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Tamamo no mae appearing before Tametomo, by Yashima Gakutei

Image attached to P.285-1937

An image of Tamamo no mae appearing before Tametomo. Gakutei, Yashima (Japanese, 1786(?)-1868). Surimono. Colour print from woodblocks, with metallic pigment and blind embossing, circa 1820-circa 1823. Ukiyo-e. Poetry by Bentandai Giboshi, Bennihodai Kazumasu and Bensusha Masago. Notes: From a series for an unidentified poetry club. Tamamo no Mae, the Jewel Maiden, was the favourite concubine of Emperor Toba, and her story was told with many variations in stories and plays. After the Emperor was stricken seriously ill, she was declared a fiend by the court astrologer, and, her identity revealed, she flew away through the air to the Moor of Nasu, where she took her natural form of a fox. After being hunted by archers and dogs, she was shot and turned into the Death Stone. She was supposed to have appeared before the master archer Minamoto no Tametomo (1139-1170) when he was exiled to Osaka; the episode was the subject of a No play. Tametomo was seven feet tall, and had proportionately huge bow and arrows. His skill as an archer partly derived from his left arm being four inches longer than the right.

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Tamamo no mae appearing before Tametomo. Gakutei, Yashima (Japanese, 1786(?)-1868). Surimono. Colour print from woodblocks, with metallic pigment and blind embossing, circa 1820-circa 1823. Ukiyo-e. Poetry by Bentandai Giboshi, Bennihodai Kazumasu and Bensusha Masago. Notes: From a series for an unidentified poetry club. Tamamo no Mae, the Jewel Maiden, was the favourite concubine of Emperor Toba, and her story was told with many variations in stories and plays. After the Emperor was stricken seriously ill, she was declared a fiend by the court astrologer, and, her identity revealed, she flew away through the air to the Moor of Nasu, where she took her natural form of a fox. After being hunted by archers and dogs, she was shot and turned into the Death Stone. She was supposed to have appeared before the master archer Minamoto no Tametomo (1139-1170) when he was exiled to Osaka; the episode was the subject of a No play. Tametomo was seven feet tall, and had proportionately huge bow and arrows. His skill as an archer partly derived from his left arm being four inches longer than the right.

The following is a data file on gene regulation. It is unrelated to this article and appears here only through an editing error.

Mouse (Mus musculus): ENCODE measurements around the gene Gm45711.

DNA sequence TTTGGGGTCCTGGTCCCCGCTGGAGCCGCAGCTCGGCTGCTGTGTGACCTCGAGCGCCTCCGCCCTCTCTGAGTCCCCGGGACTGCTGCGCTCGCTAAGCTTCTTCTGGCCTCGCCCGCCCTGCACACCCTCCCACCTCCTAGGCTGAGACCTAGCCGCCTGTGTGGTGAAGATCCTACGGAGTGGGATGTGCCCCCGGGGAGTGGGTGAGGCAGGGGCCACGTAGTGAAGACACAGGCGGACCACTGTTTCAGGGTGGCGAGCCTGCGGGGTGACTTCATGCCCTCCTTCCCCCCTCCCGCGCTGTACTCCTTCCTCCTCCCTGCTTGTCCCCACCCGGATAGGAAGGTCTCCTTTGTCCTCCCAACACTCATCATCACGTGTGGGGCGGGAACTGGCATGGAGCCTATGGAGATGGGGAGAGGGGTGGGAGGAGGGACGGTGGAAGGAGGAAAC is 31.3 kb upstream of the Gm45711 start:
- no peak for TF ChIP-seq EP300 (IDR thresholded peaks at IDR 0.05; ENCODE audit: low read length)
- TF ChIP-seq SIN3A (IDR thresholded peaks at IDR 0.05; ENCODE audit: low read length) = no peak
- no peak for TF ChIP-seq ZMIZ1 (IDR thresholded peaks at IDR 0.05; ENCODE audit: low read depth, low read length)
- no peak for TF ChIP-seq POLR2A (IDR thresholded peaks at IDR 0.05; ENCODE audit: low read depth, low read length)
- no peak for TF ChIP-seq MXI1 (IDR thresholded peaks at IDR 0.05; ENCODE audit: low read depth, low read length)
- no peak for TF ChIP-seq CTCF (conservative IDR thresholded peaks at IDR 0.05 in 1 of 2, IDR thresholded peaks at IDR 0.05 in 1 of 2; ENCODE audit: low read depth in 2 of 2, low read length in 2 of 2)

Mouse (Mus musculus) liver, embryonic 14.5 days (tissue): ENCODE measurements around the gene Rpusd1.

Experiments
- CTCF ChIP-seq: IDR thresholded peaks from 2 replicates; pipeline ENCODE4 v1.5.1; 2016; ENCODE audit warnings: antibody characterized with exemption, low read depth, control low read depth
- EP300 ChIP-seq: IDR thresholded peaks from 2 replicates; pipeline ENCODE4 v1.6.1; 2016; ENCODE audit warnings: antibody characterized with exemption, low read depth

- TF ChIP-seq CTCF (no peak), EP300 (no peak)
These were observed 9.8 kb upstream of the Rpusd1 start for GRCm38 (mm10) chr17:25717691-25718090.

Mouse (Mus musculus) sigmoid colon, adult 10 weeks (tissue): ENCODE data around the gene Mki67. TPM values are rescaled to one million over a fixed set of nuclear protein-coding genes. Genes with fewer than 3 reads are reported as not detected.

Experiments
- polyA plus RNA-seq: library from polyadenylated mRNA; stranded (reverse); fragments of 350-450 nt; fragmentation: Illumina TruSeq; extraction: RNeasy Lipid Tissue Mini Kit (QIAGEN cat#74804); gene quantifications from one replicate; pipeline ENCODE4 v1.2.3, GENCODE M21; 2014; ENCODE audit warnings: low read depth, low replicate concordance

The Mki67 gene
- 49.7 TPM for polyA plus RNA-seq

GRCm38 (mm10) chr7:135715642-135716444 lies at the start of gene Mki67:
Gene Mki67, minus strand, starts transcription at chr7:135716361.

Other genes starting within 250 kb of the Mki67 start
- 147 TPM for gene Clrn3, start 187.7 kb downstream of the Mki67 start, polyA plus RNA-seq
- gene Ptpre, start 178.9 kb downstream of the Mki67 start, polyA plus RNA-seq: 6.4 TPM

Image data

  • Accession Number: P.285-1937
  • Photograph copyright © The Fitzwilliam Museum, Cambridge.
  • Aperture: f/20.0
  • Focal length: 120
  • Camera: Hasselblad H4D-31
  • Photographer name: Sam Cole
  • Image height: 1025 pixels
  • Image width: 906 pixels
  • Processed with: Adobe Photoshop Lightroom 5.0 (Windows)
  • Filesize: 1.10MB
  • Exposure time: 1/250
  • ISO Speed: 100
  • Fnumber: 20/1
  • Captured: 2017:09:04 10:21:49

Key words

19th Century archer arrows blind embossing bow and arrow bowman colour printing concubine crossbow Edo Period embossed embossing female Fitz_PDP Gakutei Japan Japanese karazuri maidens male metallic pigment pigment poem poetry poets print prostitute robes surimono Tamamo no mae Tametomo ukiyo-e weapons woodblock woodcut Yashima Gakutei

Colours in this image

rgb(212,198,164), rgb(60,56,52), rgb(123,76,55), rgb(118,110,95), rgb(145,100,64), rgb(165,116,85), rgb(152,143,120), rgb(165,139,93), rgb(186,151,116), rgb(191,168,120), rgb(83,92,83)

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The Fitzwilliam Museum (2022) "Tamamo no mae appearing before Tametomo, by Yashima Gakutei" Web page available at: https://data.fitzmuseum.cam.ac.uk/id/image/media-218363 Accessed: 2022-11-26 08:08:52

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{{cite web|url=https://data.fitzmuseum.cam.ac.uk/id/image/media-218363 |title=Tamamo no mae appearing before Tametomo, by Yashima Gakutei |author=The Fitzwilliam Museum|accessdate=2022-11-26 08:08:52|publisher=The University of Cambridge}}

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